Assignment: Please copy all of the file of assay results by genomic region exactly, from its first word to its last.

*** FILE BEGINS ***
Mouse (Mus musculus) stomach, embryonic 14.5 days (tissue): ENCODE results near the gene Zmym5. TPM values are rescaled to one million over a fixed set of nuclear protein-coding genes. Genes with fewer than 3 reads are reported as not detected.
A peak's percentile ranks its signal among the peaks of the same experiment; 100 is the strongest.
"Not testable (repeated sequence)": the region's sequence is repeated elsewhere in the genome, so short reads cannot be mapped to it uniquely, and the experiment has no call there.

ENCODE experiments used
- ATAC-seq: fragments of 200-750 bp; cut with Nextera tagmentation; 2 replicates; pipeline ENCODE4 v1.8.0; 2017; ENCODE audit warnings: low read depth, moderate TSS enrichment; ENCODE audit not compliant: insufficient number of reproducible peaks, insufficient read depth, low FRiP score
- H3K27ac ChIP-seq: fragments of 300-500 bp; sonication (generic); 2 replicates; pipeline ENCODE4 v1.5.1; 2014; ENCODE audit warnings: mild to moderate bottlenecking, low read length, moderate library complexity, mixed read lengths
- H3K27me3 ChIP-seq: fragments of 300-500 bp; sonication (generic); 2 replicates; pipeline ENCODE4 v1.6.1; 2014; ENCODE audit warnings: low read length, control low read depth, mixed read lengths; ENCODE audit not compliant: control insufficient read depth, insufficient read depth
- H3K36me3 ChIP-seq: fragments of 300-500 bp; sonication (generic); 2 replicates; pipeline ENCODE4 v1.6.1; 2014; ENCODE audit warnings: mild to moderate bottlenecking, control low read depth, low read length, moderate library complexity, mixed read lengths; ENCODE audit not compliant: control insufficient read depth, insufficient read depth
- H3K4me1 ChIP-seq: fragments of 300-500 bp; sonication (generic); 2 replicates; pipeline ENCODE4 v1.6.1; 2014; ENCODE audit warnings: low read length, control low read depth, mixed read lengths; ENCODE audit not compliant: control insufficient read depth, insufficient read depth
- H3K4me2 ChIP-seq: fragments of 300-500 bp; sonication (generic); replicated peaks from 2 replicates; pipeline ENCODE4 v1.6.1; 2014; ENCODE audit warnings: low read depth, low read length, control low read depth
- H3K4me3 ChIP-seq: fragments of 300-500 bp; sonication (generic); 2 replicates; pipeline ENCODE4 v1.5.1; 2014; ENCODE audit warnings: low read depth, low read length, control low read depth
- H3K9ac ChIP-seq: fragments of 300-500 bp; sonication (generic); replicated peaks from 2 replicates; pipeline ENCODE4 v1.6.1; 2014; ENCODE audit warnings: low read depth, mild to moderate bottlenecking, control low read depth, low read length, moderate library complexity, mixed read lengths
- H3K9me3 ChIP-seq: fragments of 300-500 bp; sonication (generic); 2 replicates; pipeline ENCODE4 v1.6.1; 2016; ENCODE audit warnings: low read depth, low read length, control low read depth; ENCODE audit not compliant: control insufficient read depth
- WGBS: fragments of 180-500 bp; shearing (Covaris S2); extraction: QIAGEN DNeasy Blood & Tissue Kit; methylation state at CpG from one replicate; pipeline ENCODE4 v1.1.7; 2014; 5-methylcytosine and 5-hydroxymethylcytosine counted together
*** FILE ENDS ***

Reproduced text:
Mouse (Mus musculus) stomach, embryonic 14.5 days (tissue): ENCODE results near the gene Zmym5. TPM values are rescaled to one million over a fixed set of nuclear protein-coding genes. Genes with fewer than 3 reads are reported as not detected.
A peak's percentile ranks its signal among the peaks of the same experiment; 100 is the strongest.
"Not testable (repeated sequence)": the region's sequence is repeated elsewhere in the genome, so short reads cannot be mapped to it uniquely, and the experiment has no call there.

ENCODE experiments used
- ATAC-seq: fragments of 200-750 bp; cut with Nextera tagmentation; 2 replicates; pipeline ENCODE4 v1.8.0; 2017; ENCODE audit warnings: low read depth, moderate TSS enrichment; ENCODE audit not compliant: insufficient number of reproducible peaks, insufficient read depth, low FRiP score
- H3K27ac ChIP-seq: fragments of 300-500 bp; sonication (generic); 2 replicates; pipeline ENCODE4 v1.5.1; 2014; ENCODE audit warnings: mild to moderate bottlenecking, low read length, moderate library complexity, mixed read lengths
- H3K27me3 ChIP-seq: fragments of 300-500 bp; sonication (generic); 2 replicates; pipeline ENCODE4 v1.6.1; 2014; ENCODE audit warnings: low read length, control low read depth, mixed read lengths; ENCODE audit not compliant: control insufficient read depth, insufficient read depth
- H3K36me3 ChIP-seq: fragments of 300-500 bp; sonication (generic); 2 replicates; pipeline ENCODE4 v1.6.1; 2014; ENCODE audit warnings: mild to moderate bottlenecking, control low read depth, low read length, moderate library complexity, mixed read lengths; ENCODE audit not compliant: control insufficient read depth, insufficient read depth
- H3K4me1 ChIP-seq: fragments of 300-500 bp; sonication (generic); 2 replicates; pipeline ENCODE4 v1.6.1; 2014; ENCODE audit warnings: low read length, control low read depth, mixed read lengths; ENCODE audit not compliant: control insufficient read depth, insufficient read depth
- H3K4me2 ChIP-seq: fragments of 300-500 bp; sonication (generic); replicated peaks from 2 replicates; pipeline ENCODE4 v1.6.1; 2014; ENCODE audit warnings: low read depth, low read length, control low read depth
- H3K4me3 ChIP-seq: fragments of 300-500 bp; sonication (generic); 2 replicates; pipeline ENCODE4 v1.5.1; 2014; ENCODE audit warnings: low read depth, low read length, control low read depth
- H3K9ac ChIP-seq: fragments of 300-500 bp; sonication (generic); replicated peaks from 2 replicates; pipeline ENCODE4 v1.6.1; 2014; ENCODE audit warnings: low read depth, mild to moderate bottlenecking, control low read depth, low read length, moderate library complexity, mixed read lengths
- H3K9me3 ChIP-seq: fragments of 300-500 bp; sonication (generic); 2 replicates; pipeline ENCODE4 v1.6.1; 2016; ENCODE audit warnings: low read depth, low read length, control low read depth; ENCODE audit not compliant: control insufficient read depth
- WGBS: fragments of 180-500 bp; shearing (Covaris S2); extraction: QIAGEN DNeasy Blood & Tissue Kit; methylation state at CpG from one replicate; pipeline ENCODE4 v1.1.7; 2014; 5-methylcytosine and 5-hydroxymethylcytosine counted together